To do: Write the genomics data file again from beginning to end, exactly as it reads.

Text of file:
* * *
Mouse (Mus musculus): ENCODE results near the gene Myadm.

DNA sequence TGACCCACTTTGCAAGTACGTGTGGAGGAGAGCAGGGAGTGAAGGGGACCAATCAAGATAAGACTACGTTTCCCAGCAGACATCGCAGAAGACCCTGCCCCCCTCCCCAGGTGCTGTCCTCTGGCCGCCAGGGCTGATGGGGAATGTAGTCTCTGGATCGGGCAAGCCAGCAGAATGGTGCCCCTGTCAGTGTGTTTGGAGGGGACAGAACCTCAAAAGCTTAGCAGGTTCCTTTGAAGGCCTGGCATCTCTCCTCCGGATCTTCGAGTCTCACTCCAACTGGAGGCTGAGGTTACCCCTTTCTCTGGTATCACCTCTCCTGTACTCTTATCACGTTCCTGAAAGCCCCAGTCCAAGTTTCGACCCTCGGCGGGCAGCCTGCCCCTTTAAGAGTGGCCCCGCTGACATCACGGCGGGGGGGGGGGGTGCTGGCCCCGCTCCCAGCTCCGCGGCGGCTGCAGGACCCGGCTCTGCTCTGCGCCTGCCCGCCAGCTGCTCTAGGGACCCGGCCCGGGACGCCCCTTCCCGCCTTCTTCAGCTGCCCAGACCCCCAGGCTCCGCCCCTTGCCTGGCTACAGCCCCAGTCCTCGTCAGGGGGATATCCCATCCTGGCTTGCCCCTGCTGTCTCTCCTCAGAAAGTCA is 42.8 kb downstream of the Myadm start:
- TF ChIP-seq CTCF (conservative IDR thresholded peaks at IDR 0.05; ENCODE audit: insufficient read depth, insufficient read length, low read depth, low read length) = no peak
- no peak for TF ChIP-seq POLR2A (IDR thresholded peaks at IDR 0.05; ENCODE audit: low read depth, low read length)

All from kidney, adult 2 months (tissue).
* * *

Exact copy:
Mouse (Mus musculus): ENCODE results near the gene Myadm.

DNA sequence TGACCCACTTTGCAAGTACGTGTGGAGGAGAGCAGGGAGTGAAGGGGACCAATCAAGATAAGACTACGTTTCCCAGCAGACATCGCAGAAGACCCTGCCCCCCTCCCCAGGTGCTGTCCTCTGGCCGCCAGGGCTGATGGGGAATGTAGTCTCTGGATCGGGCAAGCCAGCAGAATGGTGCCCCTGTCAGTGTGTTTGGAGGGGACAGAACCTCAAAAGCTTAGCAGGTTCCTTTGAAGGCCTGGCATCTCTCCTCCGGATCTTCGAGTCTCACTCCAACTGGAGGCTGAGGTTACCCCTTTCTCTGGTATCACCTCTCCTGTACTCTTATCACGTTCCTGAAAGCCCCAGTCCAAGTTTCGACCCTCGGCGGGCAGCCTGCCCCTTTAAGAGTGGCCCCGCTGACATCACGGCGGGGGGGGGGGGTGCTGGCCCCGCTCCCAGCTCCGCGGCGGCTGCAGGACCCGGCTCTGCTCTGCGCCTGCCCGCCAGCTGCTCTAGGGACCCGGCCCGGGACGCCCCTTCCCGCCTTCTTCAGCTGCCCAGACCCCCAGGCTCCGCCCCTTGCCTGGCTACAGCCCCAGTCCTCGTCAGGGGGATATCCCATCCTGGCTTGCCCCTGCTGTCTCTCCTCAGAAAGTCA is 42.8 kb downstream of the Myadm start:
- TF ChIP-seq CTCF (conservative IDR thresholded peaks at IDR 0.05; ENCODE audit: insufficient read depth, insufficient read length, low read depth, low read length) = no peak
- no peak for TF ChIP-seq POLR2A (IDR thresholded peaks at IDR 0.05; ENCODE audit: low read depth, low read length)

All from kidney, adult 2 months (tissue).